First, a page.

Tech firms to try their luck on ASX despite rocky IPO run last year

Big valuations and a new ASX technology index are expected to fuel plans of early-stage tech businesses to try their luck on the local stock market in 2020 despite mixed success for IPOs last year.

While the country’s technology darling ‘WAAAX’ – Wisetech, Afterpay, Altium, Appen and Xero -stocks are worth tens of billions of dollars, the companies hoping to launch this year’s IPO season are smaller players.

COSOL Ltd will kick things off with a listing date of January 24 after raising $12 million selling shares at 20¢ each, to value the 20-year-old IT company at $26 million.

Geoff Lewis, who founded ASG and then sold it in 2016, is now involved with an ASX debutante.
Geoff Lewis, who founded ASG and then sold it in 2016, is now involved with an ASX debutante. Credit:Trevor Collens

The business, which will be led by chief executive Scott McGowan, provides software services and IT consulting for miners and utilities companies to help them more efficiently use their capital-intensive assets and perform tasks such as data migration and storage of information.


It is being taken to the ASX by non-executive chairman Geoff Lewis, an IT industry veteran who three years ago sold his IT services business ASG Group to Japanese consulting firm Nomura Research for $350 million. COSOL posted a $1.9 million profit in 2019 and is hoping to further grow its proprietary software across clients in defence, utilities and resources.

“This space is getting more and more compelling. I think it’s going to grow well, and there are opportunities overseas,” said Mr Lewis, who will own 20 per cent of the company after the listing.

Commercial transaction software play thedocyard is also looking to list at the end of the month, seeking just $5 million in an IPO.

Australia’s initial public offering market threw up mixed results in 2019 particularly for technology stocks, with the pulled floats of Latitude Financial and PropertyGuru causing ripples of concern across the sector.

Some floats from last calendar year, such as Splitit Payments, are up more than 70 per cent on their issue price. Others, like small business lender Prospa and software play Nitro, have dipped below their IPO prices.

Meanwhile, the S&P ASX 200 Technology Index has returned more than 30 per cent over the past 12 months.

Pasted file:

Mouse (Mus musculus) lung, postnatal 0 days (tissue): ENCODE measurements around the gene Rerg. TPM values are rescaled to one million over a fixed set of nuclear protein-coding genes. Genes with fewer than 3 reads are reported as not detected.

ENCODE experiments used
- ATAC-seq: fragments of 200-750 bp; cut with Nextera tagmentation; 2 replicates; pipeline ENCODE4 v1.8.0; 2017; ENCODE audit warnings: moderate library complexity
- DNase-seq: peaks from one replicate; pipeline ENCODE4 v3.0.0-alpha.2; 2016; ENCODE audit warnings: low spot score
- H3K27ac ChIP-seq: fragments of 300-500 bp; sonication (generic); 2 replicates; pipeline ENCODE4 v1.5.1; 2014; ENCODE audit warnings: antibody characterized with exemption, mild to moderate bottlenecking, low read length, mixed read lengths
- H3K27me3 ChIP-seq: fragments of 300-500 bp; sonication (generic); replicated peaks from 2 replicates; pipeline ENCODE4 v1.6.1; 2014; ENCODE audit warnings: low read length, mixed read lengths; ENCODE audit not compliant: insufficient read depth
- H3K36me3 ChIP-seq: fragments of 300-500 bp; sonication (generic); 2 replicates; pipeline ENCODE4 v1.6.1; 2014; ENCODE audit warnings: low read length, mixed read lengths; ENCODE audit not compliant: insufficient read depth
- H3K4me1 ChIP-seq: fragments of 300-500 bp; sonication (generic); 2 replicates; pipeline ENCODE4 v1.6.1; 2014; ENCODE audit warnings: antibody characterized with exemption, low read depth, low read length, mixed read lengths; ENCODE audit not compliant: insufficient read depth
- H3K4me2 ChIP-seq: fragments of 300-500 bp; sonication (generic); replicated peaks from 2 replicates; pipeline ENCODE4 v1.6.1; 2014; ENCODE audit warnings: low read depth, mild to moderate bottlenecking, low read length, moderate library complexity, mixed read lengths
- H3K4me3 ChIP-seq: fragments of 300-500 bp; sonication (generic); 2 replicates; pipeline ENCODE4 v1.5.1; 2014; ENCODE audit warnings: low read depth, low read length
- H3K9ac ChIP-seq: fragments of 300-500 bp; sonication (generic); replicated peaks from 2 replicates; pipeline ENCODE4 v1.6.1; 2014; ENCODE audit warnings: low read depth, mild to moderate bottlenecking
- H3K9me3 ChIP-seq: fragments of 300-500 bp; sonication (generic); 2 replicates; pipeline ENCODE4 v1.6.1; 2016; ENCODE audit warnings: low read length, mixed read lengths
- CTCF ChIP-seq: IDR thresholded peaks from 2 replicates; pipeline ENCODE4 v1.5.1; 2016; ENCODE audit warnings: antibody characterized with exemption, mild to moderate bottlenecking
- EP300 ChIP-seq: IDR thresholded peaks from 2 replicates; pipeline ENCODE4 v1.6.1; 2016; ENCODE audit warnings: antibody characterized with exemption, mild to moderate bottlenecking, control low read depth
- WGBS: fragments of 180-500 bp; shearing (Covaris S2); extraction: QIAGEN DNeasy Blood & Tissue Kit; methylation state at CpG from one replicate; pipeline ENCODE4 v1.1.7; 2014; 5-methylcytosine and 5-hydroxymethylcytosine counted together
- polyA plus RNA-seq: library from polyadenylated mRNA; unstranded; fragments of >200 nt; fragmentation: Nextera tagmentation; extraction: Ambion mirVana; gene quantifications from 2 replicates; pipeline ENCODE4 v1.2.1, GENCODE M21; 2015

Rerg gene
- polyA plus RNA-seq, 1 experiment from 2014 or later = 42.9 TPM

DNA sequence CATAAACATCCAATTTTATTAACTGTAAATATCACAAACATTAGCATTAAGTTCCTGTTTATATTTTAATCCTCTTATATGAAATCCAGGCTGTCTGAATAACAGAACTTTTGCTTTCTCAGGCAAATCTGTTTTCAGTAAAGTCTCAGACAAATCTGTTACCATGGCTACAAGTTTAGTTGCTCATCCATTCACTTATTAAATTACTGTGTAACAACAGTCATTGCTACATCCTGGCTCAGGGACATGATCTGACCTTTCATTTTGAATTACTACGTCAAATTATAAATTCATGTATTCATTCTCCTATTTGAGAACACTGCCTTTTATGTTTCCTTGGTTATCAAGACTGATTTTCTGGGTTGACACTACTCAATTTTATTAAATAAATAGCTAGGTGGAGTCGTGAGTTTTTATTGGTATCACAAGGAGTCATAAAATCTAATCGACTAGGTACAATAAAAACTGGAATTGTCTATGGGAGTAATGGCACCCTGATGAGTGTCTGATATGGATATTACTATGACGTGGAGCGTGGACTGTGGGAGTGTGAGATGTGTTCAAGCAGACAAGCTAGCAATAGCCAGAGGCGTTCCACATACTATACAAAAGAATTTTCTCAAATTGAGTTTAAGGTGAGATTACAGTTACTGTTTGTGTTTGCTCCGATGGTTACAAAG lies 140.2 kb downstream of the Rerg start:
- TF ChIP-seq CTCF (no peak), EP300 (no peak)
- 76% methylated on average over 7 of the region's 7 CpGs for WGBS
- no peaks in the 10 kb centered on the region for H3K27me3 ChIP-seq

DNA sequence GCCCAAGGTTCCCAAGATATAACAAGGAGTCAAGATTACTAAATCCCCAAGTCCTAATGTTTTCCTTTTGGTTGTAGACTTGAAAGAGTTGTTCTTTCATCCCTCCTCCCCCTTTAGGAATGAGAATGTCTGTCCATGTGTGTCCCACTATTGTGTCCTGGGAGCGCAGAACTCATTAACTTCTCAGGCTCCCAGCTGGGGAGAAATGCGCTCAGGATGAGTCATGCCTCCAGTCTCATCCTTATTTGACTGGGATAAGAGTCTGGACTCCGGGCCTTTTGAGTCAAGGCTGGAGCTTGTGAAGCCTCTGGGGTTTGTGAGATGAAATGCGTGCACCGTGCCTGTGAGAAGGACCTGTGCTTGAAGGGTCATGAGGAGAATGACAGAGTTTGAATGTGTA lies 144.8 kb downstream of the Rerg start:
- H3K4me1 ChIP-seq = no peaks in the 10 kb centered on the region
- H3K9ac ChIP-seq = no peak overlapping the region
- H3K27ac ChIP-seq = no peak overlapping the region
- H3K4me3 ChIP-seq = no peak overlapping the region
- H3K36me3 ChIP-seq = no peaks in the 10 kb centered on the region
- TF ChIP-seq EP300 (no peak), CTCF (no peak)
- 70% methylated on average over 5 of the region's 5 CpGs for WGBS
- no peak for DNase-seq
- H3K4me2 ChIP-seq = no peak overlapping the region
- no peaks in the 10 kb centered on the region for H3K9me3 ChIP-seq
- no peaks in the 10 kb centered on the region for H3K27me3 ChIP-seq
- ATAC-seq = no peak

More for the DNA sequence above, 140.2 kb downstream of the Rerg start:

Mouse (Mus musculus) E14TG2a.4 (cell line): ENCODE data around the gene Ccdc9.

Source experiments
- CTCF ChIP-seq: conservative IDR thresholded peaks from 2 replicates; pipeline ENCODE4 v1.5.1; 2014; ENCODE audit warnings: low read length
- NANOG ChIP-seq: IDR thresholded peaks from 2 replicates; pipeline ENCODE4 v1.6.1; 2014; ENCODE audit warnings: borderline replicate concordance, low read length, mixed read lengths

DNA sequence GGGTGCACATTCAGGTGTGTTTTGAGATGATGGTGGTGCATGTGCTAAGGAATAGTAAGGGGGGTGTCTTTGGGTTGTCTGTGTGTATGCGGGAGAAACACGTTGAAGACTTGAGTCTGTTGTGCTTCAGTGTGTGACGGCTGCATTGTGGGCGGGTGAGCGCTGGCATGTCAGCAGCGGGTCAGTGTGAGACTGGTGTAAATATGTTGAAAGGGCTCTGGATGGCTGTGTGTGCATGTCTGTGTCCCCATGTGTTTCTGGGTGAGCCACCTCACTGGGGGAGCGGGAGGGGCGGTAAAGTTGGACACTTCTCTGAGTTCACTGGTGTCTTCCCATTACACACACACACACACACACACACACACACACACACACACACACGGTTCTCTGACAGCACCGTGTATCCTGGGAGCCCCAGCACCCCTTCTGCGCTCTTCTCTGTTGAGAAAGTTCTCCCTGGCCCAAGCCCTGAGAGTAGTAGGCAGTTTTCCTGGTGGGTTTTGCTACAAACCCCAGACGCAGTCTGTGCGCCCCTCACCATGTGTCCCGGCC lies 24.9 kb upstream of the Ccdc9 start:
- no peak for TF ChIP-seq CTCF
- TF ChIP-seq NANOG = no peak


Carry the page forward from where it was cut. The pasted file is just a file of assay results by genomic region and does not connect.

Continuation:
In February this year, the ASX will launch a ‘mini Nasdaq’, an expanded index including all technology stocks on the bourse to be called the S&P/ASX All Technology Index.

This index, combined with the high valuations of technology companies across the board, will tempt more tech companies into listing in 2020, said portfolio manager at 1851 Capital, Martin Hickson.

“When valuations are high, there’s a flood of companies trying to list, but it doesn’t mean they all get through,” Mr Hickson said.

Australia’s “high-growth” stocks are trading at a median price-to-earnings ratio of 46, according to a 2019 Goldman Sachs report, compared with a global average of about 25.

Mr Hickson said valuations continue to look “stretched” and he would be casting a close eye over the profitability of companies that hit the ASX.

“We will assess all new IPOs, however, [we] are focused on technology companies that are already generating strong earnings and cash flow, rather than concept stocks,” he said.

Bailador Technology Investments chief executive David Kirk agreed many early-stage technology businesses could consider listing in 2020, though not all should.

“I think it’s tempting but it can be a mistake,” Mr Kirk said.

It’s difficult for investors to pick how small cap technology stocks will be valued once they list, given it’s not always clear how their companies will grow long term, he said.

Smaller businesses can also face liquidity issues in a market dominated by a handful of billion-dollar tech stocks.

“You don’t want to be stuck in a situation where there is no liquidity,” he said.

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